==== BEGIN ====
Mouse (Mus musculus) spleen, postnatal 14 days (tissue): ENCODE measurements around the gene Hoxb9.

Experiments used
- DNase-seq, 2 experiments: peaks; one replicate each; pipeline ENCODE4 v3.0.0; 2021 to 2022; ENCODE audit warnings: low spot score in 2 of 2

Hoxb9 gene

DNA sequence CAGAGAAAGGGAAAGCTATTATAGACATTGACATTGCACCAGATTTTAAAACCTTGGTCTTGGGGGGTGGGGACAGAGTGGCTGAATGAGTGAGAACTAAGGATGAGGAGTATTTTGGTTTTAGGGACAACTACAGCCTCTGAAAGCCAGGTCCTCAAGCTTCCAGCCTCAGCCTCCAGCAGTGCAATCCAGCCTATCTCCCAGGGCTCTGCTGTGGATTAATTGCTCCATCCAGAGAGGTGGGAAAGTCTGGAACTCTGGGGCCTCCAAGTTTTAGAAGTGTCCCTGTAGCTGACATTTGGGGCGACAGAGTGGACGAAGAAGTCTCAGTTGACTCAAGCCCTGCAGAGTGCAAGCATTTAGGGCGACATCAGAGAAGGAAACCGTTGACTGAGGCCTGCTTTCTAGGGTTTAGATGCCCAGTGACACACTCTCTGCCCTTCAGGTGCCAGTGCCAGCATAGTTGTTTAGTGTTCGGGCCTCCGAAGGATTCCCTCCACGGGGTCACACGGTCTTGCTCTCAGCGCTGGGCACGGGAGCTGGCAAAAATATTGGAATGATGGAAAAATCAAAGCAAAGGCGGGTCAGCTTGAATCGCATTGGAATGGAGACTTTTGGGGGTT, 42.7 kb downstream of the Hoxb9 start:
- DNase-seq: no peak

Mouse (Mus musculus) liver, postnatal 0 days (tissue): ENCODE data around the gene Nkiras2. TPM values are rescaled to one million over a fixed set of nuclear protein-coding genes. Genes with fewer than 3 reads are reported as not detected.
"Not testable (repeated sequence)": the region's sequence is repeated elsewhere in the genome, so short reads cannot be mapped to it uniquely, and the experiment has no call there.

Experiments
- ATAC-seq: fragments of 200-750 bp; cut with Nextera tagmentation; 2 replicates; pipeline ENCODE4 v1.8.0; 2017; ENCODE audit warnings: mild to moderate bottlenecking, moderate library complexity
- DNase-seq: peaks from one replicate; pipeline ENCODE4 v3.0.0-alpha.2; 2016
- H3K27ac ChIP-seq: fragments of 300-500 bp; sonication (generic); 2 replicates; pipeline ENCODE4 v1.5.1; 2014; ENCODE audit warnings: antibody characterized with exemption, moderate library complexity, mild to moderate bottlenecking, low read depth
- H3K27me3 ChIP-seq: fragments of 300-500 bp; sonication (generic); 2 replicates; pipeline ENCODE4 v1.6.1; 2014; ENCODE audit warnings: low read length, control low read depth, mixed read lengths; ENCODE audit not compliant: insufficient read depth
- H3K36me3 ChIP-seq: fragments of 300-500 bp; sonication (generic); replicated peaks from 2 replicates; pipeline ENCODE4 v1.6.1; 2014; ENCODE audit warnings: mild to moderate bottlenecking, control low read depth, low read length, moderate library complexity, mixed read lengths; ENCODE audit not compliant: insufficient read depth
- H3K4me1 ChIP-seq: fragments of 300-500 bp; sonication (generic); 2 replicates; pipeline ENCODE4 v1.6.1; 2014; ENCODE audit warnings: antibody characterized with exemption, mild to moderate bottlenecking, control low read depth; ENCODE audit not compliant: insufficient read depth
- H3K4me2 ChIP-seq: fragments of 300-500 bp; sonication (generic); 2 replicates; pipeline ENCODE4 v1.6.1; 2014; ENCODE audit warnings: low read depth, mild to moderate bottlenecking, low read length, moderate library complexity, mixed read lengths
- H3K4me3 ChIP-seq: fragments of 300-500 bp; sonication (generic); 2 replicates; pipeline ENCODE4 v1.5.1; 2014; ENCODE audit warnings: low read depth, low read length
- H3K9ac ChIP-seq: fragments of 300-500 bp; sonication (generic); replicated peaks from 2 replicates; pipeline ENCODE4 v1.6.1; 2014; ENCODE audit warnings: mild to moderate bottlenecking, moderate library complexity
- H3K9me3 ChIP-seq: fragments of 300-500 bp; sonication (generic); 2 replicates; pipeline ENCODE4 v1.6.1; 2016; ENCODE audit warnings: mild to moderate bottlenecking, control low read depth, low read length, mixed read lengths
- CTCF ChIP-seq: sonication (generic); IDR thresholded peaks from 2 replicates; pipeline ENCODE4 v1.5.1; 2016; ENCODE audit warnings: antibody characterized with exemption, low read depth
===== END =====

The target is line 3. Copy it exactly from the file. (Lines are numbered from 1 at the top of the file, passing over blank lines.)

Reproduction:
- DNase-seq, 2 experiments: peaks; one replicate each; pipeline ENCODE4 v3.0.0; 2021 to 2022; ENCODE audit warnings: low spot score in 2 of 2